Each course candidate will submit a portfolio of his/her own exemplars related to instruction in visual arts at the Primary and Junior levels. As well, the portfolio will include one reflection about one of the portfolio works. More details will be provided in class.
- Art integration assignment = 30% Due date: Friday, August 11, 2017
Each course candidate will participate in a group project to create an exemplar that combines visual arts and one of the following curricular areas and/or educational program considerations: Curricular area (K-6), Numeracy, Aboriginal Perspectives, Literacy, Character Education, Environmental Education, Social Justice, Special Education, or Antiracism/Ethnocultural Equity. A reflection about the project will also be submitted. More details will be provided in class.
A detailed list of references/resources is available on Liz Ashworth’s web site, under the “Resources” link.
Course Schedule for EDUC 4787, Summer 2017:
|4 hours||Introductions; Create portfolio and sketchbook; Drawing workshop||See course outline and resource links (including drawing resources) on Liz’s website|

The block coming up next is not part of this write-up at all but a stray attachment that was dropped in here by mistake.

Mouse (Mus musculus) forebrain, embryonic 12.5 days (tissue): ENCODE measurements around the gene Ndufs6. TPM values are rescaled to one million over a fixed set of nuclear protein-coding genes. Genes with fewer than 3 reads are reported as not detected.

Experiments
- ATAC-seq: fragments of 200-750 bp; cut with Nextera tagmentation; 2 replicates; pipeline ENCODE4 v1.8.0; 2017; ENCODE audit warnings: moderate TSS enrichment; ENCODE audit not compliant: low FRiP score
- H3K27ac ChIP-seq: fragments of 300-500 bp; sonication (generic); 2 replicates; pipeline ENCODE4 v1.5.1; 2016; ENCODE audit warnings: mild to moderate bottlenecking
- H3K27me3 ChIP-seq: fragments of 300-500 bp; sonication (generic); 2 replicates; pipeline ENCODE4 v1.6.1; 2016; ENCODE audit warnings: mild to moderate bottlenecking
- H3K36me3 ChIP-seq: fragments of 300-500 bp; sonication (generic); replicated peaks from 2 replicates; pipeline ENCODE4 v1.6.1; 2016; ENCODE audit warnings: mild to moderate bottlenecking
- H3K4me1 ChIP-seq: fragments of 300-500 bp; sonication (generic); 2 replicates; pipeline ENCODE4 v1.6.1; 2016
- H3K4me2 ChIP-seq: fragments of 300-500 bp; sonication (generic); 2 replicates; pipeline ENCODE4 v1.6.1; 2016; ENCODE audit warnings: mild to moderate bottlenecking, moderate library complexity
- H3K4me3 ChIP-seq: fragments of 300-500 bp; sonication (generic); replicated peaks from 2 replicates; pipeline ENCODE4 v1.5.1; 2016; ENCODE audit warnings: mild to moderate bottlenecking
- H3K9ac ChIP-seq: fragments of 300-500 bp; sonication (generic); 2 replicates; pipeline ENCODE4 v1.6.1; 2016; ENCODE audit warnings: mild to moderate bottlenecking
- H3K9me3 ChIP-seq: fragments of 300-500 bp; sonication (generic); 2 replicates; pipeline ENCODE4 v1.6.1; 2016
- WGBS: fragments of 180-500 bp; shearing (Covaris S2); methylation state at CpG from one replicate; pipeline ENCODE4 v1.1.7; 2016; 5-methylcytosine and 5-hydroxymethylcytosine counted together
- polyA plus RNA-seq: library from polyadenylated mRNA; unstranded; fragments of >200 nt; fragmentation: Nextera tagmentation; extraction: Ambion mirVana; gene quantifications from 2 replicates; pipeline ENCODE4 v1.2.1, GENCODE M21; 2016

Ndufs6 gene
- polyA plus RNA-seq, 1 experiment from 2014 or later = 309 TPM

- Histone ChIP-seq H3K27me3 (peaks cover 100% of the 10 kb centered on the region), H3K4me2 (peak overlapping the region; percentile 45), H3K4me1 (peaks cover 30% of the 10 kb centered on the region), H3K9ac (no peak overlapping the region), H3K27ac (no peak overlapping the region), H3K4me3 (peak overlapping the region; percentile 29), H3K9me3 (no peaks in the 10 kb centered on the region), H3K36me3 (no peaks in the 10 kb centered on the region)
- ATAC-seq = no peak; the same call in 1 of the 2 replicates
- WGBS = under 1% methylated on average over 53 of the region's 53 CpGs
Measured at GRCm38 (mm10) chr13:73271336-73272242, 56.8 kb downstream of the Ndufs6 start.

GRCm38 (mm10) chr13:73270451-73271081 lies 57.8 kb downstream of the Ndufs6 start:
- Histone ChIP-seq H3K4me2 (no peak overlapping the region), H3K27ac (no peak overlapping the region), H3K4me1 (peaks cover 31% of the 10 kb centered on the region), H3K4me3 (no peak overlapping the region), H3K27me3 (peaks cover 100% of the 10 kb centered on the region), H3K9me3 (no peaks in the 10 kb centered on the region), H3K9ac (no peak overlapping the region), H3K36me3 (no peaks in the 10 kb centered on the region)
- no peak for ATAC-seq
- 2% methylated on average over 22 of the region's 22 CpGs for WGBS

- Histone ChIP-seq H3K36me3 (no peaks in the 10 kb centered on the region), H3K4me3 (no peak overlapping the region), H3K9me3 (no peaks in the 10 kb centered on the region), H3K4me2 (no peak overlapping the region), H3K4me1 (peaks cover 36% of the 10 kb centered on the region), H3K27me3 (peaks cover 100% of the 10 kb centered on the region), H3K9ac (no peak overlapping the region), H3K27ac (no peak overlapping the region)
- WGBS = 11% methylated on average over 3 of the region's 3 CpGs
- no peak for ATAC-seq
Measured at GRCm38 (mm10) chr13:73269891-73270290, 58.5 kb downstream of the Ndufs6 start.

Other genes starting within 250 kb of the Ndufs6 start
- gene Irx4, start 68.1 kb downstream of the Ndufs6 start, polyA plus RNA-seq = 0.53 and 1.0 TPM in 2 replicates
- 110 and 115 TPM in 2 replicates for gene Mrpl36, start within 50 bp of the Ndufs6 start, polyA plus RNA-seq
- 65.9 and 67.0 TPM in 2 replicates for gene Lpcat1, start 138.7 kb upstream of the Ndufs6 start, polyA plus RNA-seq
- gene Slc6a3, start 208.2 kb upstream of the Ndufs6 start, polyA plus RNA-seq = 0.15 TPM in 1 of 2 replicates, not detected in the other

|4 hours||Intro to portfolio assignment; Design workshop||See portfolio assignment, design resources on Liz’s website|
|4 hours||Painting workshop (Kandinsky-style painting, techniques sampler, painting of choice)||See painting resources on Liz’s website4|
|4 hours||Visual arts curriculum, assessment and evaluation ideas; Printmaking workshop||See curriculum, assessment, evaluation, and printmaking resources on Liz’s website|
|4 hours||Art history and criticism; Sculpture workshop||See art history/criticism and sculpture resources on Liz’s website; work on portfolio reflection|
|4 hours||Portfolio prep time (finish and mat art works; finish/print reflection)||Portfolio due today|
|4 hours||Intro to integration assignment; Integration assignment prep time||See integration assignment and integration resources on Liz’s website|
|4 hours||Integration assignment prep time||Work on integration reflection|
|4 hours||Integration assignment prep time and sharing session; Professor evaluations||Integration assignment due today; Please take home all artwork. Keep in touch|